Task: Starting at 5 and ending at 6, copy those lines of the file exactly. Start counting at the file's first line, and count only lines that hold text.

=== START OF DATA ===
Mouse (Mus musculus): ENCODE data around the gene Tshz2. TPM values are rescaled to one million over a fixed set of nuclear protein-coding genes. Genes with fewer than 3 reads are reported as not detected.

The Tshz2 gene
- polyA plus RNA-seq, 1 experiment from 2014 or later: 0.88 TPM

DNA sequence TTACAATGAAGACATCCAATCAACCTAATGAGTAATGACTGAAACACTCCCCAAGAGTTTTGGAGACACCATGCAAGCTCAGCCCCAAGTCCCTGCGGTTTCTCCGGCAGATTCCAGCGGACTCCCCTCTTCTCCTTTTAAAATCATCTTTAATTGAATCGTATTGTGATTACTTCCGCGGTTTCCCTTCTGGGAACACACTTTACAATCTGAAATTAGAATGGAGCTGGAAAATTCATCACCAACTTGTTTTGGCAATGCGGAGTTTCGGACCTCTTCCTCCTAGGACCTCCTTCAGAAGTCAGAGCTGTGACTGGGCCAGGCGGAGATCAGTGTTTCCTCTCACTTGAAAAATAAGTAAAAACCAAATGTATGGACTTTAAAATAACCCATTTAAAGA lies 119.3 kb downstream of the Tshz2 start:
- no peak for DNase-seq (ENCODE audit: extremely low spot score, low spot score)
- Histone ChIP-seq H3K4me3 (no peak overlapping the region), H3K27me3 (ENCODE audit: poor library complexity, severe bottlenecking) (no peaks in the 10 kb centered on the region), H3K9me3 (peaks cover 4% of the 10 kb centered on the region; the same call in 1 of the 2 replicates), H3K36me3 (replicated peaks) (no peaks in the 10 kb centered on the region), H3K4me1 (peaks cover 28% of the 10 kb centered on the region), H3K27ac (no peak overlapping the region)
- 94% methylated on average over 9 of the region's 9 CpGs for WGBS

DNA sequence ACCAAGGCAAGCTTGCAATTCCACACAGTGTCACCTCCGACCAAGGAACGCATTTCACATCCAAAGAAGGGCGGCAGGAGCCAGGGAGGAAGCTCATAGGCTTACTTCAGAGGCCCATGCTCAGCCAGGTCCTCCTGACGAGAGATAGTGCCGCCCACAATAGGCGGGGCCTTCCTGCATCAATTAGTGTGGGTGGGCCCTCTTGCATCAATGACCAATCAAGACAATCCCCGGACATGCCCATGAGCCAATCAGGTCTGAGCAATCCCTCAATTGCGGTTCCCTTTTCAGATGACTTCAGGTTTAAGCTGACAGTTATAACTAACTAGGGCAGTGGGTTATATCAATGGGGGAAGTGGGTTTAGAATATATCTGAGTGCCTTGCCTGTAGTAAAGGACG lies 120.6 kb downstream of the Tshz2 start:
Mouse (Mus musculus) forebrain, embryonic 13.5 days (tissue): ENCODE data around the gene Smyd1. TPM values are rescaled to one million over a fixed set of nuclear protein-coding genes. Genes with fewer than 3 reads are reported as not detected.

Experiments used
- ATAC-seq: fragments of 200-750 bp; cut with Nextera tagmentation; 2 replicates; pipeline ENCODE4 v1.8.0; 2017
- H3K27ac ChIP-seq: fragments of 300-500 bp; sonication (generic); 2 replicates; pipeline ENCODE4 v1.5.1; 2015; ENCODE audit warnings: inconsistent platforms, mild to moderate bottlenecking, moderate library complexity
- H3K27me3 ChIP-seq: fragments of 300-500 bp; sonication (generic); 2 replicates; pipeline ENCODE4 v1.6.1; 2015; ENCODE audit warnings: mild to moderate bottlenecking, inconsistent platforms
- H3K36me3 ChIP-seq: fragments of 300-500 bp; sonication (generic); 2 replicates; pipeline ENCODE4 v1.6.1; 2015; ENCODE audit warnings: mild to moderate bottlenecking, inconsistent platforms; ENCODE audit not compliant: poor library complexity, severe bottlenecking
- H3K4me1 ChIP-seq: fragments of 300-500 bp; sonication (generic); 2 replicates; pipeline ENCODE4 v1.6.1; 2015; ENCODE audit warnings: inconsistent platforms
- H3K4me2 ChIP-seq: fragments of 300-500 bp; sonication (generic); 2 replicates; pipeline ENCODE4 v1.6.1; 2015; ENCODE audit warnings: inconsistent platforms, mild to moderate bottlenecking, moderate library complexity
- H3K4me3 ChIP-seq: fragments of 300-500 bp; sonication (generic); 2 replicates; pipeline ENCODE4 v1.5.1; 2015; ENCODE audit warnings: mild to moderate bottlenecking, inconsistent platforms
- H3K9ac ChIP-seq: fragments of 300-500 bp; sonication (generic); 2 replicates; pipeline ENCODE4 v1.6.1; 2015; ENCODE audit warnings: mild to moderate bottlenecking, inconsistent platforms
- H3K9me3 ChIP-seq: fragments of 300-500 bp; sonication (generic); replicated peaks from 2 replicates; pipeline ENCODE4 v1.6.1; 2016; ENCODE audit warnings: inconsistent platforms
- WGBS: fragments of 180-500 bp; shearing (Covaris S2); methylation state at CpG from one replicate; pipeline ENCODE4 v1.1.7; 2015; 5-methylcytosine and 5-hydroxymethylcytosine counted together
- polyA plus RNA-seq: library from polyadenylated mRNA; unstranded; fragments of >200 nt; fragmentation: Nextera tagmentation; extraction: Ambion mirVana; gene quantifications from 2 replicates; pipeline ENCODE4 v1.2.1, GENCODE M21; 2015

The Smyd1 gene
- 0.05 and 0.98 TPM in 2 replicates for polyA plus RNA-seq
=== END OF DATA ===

- no peak for DNase-seq (ENCODE audit: extremely low spot score, low spot score)
- Histone ChIP-seq H3K4me3 (no peak overlapping the region), H3K27me3 (ENCODE audit: poor library complexity, severe bottlenecking) (no peaks in the 10 kb centered on the region), H3K9me3 (peaks cover 4% of the 10 kb centered on the region; the same call in 1 of the 2 replicates), H3K36me3 (replicated peaks) (no peaks in the 10 kb centered on the region), H3K4me1 (peaks cover 28% of the 10 kb centered on the region), H3K27ac (no peak overlapping the region)